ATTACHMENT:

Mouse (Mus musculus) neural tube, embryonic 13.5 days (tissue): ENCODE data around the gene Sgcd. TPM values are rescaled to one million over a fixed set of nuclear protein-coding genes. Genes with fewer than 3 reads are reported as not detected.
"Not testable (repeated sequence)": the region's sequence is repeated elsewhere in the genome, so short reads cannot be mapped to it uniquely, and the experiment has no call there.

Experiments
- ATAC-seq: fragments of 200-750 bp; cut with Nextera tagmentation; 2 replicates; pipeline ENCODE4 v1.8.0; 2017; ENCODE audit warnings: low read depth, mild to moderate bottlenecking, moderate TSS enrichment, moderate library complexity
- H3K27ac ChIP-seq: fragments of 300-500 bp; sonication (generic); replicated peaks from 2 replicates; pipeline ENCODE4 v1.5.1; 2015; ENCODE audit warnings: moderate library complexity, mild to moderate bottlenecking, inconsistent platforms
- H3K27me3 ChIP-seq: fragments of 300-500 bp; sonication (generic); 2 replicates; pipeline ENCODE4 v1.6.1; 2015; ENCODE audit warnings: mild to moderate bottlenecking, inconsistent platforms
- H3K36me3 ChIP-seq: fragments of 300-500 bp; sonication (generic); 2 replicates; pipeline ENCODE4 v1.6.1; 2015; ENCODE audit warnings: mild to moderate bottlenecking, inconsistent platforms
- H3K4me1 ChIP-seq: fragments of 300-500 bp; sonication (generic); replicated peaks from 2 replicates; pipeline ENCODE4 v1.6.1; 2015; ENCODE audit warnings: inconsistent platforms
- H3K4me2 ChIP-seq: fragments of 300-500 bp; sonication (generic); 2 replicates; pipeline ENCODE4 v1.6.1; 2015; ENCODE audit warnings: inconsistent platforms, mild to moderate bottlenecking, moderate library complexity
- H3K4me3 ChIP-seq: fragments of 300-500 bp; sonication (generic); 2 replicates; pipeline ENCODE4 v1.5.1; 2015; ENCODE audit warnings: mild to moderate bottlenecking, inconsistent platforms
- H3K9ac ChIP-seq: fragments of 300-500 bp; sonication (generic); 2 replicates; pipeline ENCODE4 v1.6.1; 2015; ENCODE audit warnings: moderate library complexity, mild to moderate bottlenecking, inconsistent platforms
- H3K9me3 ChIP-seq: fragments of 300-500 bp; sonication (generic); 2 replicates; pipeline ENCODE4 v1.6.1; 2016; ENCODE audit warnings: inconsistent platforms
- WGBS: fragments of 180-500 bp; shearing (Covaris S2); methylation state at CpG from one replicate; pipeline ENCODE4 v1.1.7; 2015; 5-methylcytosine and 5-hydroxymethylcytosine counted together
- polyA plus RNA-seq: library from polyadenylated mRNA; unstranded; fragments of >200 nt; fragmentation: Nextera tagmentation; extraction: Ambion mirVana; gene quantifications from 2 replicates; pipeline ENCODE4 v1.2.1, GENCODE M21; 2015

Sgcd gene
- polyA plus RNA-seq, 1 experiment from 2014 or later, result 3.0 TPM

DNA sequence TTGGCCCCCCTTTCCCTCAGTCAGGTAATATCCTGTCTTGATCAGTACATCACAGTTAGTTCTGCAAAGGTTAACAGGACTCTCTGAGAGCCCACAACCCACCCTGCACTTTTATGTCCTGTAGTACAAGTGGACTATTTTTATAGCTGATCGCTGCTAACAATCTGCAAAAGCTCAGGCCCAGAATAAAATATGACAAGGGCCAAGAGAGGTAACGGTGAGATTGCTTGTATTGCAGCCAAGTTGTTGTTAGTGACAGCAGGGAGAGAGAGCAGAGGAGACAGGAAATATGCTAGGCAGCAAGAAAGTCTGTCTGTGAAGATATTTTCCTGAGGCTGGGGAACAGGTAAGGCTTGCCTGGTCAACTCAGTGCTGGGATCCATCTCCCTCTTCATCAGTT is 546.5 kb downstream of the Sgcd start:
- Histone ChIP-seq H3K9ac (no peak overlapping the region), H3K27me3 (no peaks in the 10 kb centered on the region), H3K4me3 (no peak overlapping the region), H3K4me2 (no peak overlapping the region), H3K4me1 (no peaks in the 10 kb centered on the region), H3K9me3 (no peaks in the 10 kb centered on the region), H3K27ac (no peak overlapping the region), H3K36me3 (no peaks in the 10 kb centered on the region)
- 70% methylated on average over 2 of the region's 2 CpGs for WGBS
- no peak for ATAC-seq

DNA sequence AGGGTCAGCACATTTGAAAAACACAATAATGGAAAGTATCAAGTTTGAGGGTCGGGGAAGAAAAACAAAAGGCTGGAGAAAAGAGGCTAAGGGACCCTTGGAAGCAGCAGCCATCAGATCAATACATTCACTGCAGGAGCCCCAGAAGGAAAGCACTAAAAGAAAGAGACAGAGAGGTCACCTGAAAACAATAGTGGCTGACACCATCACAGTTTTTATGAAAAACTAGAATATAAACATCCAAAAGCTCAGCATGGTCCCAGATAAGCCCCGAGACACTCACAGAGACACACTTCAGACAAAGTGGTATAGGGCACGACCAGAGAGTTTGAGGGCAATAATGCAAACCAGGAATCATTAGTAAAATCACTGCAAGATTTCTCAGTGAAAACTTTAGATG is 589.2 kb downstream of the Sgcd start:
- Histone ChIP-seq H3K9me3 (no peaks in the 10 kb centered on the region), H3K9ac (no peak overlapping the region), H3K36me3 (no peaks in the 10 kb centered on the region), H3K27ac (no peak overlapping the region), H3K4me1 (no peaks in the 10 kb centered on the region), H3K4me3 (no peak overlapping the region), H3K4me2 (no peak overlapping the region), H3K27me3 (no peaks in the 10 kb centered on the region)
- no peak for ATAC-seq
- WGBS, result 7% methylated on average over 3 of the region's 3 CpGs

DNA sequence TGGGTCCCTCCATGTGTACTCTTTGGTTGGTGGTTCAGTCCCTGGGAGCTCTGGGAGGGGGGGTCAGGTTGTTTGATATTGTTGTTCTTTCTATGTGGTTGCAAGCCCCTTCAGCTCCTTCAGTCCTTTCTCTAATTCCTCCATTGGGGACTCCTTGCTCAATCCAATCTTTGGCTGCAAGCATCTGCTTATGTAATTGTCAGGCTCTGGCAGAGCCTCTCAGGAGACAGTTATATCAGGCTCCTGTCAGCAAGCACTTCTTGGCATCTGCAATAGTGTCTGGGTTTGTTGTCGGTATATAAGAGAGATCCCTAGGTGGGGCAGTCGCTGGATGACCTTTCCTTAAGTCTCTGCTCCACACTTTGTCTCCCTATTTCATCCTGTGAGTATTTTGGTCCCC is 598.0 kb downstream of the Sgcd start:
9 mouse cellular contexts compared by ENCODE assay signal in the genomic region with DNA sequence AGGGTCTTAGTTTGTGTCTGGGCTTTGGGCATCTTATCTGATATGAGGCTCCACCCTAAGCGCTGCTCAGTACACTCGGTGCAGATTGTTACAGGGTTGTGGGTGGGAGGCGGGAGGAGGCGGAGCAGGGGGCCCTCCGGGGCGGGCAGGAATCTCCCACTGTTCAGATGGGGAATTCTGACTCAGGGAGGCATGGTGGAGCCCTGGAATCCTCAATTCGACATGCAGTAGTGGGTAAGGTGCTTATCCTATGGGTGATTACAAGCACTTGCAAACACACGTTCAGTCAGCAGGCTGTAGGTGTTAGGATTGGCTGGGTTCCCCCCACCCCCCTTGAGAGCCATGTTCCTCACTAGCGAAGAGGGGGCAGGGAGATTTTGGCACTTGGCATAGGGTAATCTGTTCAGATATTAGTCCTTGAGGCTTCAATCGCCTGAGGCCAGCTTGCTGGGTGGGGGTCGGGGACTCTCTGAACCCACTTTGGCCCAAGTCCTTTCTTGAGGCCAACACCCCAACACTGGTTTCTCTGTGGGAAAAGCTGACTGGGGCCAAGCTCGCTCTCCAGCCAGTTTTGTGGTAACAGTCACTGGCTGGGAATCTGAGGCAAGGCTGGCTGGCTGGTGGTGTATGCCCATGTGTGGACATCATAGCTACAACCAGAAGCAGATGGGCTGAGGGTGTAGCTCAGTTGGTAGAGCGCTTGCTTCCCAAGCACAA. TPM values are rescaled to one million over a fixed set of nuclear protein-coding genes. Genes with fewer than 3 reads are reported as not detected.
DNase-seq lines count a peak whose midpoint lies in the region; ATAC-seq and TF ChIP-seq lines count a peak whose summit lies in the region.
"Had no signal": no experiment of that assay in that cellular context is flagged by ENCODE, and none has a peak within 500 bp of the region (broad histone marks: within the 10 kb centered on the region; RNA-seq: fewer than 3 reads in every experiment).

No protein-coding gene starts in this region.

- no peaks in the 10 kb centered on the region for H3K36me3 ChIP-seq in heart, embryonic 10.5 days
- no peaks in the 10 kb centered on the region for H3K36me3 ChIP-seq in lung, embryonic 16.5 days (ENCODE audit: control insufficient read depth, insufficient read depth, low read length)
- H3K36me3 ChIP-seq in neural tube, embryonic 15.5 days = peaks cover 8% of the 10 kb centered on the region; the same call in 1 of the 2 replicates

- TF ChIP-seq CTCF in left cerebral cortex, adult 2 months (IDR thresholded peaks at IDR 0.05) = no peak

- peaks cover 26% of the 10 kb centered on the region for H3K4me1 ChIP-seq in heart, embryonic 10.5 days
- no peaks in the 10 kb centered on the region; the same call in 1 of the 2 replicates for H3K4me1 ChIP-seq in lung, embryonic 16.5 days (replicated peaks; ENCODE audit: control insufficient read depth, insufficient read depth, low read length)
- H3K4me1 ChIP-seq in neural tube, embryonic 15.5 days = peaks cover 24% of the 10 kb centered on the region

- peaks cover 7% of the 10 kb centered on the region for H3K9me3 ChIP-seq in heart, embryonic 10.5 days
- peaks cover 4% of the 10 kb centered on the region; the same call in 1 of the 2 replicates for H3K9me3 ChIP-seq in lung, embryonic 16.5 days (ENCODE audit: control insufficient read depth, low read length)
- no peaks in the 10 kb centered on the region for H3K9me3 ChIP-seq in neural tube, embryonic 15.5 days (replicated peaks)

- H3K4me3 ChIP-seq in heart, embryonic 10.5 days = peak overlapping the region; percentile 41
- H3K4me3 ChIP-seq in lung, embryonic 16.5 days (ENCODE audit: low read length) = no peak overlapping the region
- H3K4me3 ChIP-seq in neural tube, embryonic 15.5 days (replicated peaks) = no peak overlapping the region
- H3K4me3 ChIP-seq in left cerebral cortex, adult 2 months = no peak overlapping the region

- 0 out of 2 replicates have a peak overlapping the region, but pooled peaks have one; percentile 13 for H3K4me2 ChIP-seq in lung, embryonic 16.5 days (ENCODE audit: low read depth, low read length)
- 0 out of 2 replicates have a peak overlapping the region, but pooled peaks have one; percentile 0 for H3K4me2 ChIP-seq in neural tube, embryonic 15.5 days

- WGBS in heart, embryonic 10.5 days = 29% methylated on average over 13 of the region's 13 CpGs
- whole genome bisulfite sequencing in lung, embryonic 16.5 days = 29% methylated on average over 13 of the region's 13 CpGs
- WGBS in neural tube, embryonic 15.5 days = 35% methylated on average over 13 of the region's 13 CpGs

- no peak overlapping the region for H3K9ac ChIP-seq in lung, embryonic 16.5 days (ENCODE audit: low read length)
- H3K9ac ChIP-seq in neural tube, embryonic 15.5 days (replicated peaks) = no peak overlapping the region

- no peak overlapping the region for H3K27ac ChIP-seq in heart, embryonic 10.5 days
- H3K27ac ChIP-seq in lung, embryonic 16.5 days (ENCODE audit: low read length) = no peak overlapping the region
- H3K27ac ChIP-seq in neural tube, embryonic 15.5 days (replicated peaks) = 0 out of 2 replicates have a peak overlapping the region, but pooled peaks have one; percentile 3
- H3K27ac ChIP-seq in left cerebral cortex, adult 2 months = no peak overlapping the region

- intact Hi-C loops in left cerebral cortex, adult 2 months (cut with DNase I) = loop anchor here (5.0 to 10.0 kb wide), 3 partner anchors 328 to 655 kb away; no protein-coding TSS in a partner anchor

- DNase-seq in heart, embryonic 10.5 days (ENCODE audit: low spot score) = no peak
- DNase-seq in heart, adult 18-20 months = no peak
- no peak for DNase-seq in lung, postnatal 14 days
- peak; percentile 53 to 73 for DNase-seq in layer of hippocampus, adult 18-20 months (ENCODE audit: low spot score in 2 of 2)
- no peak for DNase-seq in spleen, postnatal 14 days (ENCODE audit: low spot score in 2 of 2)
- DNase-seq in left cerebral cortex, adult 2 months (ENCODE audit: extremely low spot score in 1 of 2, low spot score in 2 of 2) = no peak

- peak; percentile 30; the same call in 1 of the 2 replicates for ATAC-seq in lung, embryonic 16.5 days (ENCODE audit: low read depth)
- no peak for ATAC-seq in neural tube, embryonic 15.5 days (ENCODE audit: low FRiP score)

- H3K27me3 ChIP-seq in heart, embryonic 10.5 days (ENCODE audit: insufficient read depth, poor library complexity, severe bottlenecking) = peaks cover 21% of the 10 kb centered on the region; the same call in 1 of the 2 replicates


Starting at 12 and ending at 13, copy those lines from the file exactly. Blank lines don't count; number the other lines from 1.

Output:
- H3K9me3 ChIP-seq: fragments of 300-500 bp; sonication (generic); 2 replicates; pipeline ENCODE4 v1.6.1; 2016; ENCODE audit warnings: inconsistent platforms
- WGBS: fragments of 180-500 bp; shearing (Covaris S2); methylation state at CpG from one replicate; pipeline ENCODE4 v1.1.7; 2015; 5-methylcytosine and 5-hydroxymethylcytosine counted together